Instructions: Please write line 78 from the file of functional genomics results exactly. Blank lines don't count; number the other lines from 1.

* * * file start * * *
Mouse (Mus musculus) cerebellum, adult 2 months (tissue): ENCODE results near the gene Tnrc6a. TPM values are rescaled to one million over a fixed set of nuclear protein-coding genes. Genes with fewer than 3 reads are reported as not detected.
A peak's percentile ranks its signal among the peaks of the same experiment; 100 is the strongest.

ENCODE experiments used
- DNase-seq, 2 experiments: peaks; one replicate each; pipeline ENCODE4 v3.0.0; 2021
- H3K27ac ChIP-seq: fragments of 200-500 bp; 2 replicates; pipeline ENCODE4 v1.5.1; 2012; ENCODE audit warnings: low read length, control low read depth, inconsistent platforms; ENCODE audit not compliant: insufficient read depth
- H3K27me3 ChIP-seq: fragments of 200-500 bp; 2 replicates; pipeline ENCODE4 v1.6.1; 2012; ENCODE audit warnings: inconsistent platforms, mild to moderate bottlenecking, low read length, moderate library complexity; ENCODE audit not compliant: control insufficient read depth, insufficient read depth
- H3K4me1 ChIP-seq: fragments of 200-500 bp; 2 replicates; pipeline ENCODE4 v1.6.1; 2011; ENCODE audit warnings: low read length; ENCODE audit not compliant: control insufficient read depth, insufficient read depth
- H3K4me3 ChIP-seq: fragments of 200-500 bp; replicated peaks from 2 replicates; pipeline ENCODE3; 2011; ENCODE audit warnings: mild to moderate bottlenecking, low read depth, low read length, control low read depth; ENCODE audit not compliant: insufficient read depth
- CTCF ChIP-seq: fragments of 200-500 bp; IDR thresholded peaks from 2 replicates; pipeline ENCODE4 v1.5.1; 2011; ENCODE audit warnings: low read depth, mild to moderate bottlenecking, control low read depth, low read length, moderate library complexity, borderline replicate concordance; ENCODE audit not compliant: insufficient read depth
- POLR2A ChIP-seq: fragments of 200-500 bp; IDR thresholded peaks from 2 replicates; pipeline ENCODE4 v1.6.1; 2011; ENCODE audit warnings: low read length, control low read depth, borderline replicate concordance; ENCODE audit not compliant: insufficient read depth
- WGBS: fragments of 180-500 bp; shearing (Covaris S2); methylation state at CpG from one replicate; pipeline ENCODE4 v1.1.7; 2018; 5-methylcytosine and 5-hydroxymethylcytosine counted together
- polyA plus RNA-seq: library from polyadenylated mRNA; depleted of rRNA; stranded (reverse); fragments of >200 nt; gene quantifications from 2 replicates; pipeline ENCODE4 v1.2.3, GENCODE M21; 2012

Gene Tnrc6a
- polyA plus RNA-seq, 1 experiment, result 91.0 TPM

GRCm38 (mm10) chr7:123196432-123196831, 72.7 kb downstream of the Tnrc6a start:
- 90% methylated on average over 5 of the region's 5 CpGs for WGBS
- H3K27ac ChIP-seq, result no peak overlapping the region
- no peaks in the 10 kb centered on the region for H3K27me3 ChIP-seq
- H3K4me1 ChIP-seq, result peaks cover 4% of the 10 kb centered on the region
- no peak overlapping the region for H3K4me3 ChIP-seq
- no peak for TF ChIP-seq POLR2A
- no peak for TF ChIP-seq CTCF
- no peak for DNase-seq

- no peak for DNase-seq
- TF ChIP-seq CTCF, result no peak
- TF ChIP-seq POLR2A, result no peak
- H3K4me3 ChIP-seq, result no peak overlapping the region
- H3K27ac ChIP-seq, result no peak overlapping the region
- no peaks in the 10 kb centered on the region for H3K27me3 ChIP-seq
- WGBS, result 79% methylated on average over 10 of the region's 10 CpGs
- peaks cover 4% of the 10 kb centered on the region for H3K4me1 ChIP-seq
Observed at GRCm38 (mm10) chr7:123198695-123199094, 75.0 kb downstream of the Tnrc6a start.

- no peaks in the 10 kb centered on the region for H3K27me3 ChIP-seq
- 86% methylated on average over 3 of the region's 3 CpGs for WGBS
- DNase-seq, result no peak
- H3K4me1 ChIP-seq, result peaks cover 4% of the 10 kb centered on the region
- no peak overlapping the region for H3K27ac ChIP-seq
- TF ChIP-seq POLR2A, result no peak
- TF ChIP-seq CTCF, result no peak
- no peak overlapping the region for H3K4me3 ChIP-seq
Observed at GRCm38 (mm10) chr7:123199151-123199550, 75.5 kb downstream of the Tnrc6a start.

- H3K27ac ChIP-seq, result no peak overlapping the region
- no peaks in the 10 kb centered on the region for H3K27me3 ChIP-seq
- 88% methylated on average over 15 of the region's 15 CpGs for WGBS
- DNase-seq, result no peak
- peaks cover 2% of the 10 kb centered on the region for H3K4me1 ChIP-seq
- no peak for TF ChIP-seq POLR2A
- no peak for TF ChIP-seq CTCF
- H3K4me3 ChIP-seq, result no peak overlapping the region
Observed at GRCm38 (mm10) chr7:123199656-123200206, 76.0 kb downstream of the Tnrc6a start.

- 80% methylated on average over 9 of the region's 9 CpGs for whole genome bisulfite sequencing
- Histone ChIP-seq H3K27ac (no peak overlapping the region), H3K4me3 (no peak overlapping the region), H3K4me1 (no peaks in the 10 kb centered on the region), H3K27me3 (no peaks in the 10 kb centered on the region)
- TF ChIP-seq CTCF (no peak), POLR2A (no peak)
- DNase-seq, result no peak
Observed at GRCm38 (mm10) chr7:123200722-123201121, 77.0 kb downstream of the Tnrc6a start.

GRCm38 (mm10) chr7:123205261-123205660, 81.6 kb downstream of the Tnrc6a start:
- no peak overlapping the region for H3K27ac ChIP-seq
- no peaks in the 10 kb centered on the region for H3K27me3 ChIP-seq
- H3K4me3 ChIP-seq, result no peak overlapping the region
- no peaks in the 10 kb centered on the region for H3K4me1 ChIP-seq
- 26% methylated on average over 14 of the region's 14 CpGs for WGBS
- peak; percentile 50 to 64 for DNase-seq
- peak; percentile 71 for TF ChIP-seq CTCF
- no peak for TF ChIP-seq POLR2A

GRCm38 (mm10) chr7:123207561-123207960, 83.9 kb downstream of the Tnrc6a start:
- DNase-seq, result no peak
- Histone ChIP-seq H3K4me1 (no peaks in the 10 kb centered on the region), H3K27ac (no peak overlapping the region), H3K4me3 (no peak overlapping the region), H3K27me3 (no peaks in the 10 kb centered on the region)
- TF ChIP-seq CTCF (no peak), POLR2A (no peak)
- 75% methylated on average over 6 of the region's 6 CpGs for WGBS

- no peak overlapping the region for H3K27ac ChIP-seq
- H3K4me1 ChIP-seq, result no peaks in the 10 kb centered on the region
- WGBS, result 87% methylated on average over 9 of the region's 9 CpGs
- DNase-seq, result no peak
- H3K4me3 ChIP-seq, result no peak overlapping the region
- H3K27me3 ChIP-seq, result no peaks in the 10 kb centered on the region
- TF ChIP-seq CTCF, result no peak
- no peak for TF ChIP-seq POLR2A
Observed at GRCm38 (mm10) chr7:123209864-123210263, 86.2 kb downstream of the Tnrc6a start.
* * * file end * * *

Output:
Observed at GRCm38 (mm10) chr7:123209864-123210263, 86.2 kb downstream of the Tnrc6a start.